Malaria parasites survive their stay in a malaria mosquito thanks to an enzyme that chemically modifies one of their surface proteins. An international team led by Leiden parasitologist Chris Janse just presented this discovery in the journal PNAS.

It concerns parasites (Plasmodium sp.) in the sporozoite stage. Sporozoites develop in the intestines of an infected mosquito and then migrate via the body fluids to the salivary glands as the last stop before transferring to humans or animals. Contrary to expectations, the mosquito’s natural defence system leaves them alone during the journey. The parasite produces a glutaminyl cyclase enzyme, QC for short, which can convert the amino acid building blocks glutamine and glutamic acid into (cyclic) pyroglutamic acid.

QC is only successful if such a building block is at the N-terminal end of a protein. This is, for example, the case for the circumsporozoite protein (CSP), which is abundantly present on the surface of all Plasmodium sporozoites.

After a simple genetic modification, which strips CSP of the only glutamine building block accessible to QC, the sporozoites suddenly appear to be noticed by the mosquito’s immune system. This in turn triggers the production of the colouring agent melanin, with which the parasites are encapsulated – a typical insect method of neutralising intruders. An alternative modification, which makes QC production impossible, has the same effect. How this fundamental knowledge can be used against malaria is not yet immediately obvious, but it is useful to know.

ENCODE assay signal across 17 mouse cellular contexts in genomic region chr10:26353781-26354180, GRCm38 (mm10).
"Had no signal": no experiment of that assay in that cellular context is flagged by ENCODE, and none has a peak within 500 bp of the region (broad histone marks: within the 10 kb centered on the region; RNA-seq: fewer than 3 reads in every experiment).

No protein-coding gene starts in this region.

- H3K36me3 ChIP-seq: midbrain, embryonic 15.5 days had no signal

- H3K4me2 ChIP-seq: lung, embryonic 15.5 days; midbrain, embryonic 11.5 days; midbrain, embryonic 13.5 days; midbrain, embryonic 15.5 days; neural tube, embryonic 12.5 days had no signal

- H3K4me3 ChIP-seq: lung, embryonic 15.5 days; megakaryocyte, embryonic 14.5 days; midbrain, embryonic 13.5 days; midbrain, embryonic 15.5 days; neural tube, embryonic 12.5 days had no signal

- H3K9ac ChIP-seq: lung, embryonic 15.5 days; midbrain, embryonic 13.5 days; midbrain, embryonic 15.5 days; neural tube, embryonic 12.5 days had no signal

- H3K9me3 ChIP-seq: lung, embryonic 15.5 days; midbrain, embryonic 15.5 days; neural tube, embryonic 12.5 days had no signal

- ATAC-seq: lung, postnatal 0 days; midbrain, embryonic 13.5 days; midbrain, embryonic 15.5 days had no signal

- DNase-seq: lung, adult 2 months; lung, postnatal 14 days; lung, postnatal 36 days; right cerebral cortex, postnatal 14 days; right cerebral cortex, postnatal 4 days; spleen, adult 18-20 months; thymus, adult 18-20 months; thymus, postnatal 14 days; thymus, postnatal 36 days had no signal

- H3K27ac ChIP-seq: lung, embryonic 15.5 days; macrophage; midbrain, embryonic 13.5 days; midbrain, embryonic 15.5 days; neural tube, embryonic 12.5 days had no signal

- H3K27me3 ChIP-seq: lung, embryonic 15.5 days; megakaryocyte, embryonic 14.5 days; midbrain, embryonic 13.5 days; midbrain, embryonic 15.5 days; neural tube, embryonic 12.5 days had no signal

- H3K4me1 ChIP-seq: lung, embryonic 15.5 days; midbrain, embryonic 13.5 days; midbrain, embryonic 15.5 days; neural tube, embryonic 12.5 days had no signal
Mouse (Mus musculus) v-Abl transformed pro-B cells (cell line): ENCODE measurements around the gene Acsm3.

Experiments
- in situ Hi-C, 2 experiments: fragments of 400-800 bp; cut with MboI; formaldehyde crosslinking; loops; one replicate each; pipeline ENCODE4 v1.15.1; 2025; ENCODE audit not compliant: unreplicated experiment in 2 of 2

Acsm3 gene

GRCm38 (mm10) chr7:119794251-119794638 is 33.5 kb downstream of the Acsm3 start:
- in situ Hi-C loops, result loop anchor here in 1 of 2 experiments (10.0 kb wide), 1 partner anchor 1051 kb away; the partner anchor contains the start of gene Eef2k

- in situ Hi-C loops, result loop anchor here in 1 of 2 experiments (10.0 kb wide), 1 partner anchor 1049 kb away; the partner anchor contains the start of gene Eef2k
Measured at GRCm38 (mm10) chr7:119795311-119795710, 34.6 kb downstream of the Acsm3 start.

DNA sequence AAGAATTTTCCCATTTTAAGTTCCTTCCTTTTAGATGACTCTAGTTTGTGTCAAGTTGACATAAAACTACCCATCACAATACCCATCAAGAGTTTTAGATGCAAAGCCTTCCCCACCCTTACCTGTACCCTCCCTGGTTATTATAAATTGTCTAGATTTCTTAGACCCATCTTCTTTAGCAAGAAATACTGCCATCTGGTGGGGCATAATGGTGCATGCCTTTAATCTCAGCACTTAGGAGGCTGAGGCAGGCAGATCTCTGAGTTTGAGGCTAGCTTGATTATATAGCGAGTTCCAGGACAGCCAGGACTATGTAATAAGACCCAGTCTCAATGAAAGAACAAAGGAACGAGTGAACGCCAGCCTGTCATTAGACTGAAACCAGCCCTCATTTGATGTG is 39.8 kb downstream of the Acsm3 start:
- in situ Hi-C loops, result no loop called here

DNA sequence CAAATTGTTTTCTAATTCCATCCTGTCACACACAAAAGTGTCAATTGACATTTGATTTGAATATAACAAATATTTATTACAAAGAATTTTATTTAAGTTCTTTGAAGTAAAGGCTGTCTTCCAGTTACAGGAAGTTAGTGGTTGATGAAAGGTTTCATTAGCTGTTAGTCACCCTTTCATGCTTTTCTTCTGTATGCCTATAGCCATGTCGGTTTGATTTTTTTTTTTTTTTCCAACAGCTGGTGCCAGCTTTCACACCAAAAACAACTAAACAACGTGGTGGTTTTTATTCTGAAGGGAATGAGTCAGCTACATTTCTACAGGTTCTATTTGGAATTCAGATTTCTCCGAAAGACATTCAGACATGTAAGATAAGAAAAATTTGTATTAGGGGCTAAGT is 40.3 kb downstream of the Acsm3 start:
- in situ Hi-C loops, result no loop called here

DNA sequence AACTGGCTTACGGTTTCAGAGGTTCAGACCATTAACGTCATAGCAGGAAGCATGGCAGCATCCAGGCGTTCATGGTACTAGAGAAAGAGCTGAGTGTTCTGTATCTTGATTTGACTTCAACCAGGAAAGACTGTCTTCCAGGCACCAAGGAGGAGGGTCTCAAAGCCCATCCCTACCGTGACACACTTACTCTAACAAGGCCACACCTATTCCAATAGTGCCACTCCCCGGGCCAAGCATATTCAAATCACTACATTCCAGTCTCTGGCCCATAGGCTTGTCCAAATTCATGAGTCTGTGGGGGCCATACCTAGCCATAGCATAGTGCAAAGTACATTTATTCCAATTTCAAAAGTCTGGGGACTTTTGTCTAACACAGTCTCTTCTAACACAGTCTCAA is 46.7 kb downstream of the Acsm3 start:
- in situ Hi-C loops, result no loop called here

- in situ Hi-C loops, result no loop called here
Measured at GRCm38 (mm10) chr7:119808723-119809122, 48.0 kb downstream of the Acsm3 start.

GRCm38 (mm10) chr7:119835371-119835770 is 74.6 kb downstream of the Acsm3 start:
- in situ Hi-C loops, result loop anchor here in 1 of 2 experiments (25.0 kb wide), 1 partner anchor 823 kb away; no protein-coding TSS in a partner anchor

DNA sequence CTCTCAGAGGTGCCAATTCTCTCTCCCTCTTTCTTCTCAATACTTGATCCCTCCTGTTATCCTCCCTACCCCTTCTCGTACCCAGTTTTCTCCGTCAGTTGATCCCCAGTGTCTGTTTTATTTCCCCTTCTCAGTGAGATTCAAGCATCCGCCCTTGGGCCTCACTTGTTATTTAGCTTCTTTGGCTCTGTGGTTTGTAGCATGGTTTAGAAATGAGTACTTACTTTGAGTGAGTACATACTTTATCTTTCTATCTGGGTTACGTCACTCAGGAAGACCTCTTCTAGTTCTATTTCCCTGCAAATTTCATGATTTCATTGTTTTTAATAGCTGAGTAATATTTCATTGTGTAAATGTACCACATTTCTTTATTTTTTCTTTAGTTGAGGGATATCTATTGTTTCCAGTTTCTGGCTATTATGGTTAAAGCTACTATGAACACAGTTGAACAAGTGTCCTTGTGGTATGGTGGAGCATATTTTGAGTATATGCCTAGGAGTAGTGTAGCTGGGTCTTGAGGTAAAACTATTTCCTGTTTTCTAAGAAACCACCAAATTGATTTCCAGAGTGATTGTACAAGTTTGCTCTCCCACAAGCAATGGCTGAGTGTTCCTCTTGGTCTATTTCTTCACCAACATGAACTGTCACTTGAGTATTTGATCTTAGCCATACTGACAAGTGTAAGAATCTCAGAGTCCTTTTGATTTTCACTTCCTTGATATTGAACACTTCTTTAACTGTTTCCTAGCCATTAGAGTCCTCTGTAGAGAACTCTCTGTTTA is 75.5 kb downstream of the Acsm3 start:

For the time being, it is unclear how glutamine triggers the immune system. But the mechanism does not seem unique. In 2019, a group of Dutch researchers led by Ton Schumacher and Ferenc Scheeren revealed that something similar plays around the membrane protein CD47, which protects human cells from their own immune system. Block a glutaminyl cyclase, in this case abbreviated as QPCTL, and CD47 no longer does. It ended, of course, with the fervent wish to be able to selectively suppress QPCTL in tumour cells – whether that will work remains to be seen.